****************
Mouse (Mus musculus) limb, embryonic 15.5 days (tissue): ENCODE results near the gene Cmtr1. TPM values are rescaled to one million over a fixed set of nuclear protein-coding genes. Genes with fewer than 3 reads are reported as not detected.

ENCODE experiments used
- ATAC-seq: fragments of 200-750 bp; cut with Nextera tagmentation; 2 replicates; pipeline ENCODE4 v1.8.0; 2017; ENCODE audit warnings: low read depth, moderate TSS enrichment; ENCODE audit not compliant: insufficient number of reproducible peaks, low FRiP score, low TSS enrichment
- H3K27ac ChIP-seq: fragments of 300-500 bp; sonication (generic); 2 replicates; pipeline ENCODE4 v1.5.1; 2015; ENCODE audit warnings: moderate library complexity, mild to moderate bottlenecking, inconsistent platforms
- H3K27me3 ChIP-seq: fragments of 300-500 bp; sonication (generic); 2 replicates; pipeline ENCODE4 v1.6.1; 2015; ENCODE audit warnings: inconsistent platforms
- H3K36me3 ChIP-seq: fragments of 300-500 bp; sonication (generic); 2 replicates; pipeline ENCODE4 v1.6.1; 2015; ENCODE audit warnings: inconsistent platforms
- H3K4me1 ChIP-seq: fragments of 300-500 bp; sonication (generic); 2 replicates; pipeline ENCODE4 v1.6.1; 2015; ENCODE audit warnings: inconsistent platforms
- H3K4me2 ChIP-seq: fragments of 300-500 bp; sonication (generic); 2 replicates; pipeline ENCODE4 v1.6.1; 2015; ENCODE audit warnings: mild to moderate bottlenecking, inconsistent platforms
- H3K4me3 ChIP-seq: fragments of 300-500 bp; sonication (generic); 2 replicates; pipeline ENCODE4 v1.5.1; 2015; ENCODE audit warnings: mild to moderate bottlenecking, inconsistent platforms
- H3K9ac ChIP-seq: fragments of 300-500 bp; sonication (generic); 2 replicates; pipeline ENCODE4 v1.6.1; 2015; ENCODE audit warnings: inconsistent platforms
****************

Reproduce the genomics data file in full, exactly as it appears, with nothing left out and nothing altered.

Mouse (Mus musculus) limb, embryonic 15.5 days (tissue): ENCODE results near the gene Cmtr1. TPM values are rescaled to one million over a fixed set of nuclear protein-coding genes. Genes with fewer than 3 reads are reported as not detected.

ENCODE experiments used
- ATAC-seq: fragments of 200-750 bp; cut with Nextera tagmentation; 2 replicates; pipeline ENCODE4 v1.8.0; 2017; ENCODE audit warnings: low read depth, moderate TSS enrichment; ENCODE audit not compliant: insufficient number of reproducible peaks, low FRiP score, low TSS enrichment
- H3K27ac ChIP-seq: fragments of 300-500 bp; sonication (generic); 2 replicates; pipeline ENCODE4 v1.5.1; 2015; ENCODE audit warnings: moderate library complexity, mild to moderate bottlenecking, inconsistent platforms
- H3K27me3 ChIP-seq: fragments of 300-500 bp; sonication (generic); 2 replicates; pipeline ENCODE4 v1.6.1; 2015; ENCODE audit warnings: inconsistent platforms
- H3K36me3 ChIP-seq: fragments of 300-500 bp; sonication (generic); 2 replicates; pipeline ENCODE4 v1.6.1; 2015; ENCODE audit warnings: inconsistent platforms
- H3K4me1 ChIP-seq: fragments of 300-500 bp; sonication (generic); 2 replicates; pipeline ENCODE4 v1.6.1; 2015; ENCODE audit warnings: inconsistent platforms
- H3K4me2 ChIP-seq: fragments of 300-500 bp; sonication (generic); 2 replicates; pipeline ENCODE4 v1.6.1; 2015; ENCODE audit warnings: mild to moderate bottlenecking, inconsistent platforms
- H3K4me3 ChIP-seq: fragments of 300-500 bp; sonication (generic); 2 replicates; pipeline ENCODE4 v1.5.1; 2015; ENCODE audit warnings: mild to moderate bottlenecking, inconsistent platforms
- H3K9ac ChIP-seq: fragments of 300-500 bp; sonication (generic); 2 replicates; pipeline ENCODE4 v1.6.1; 2015; ENCODE audit warnings: inconsistent platforms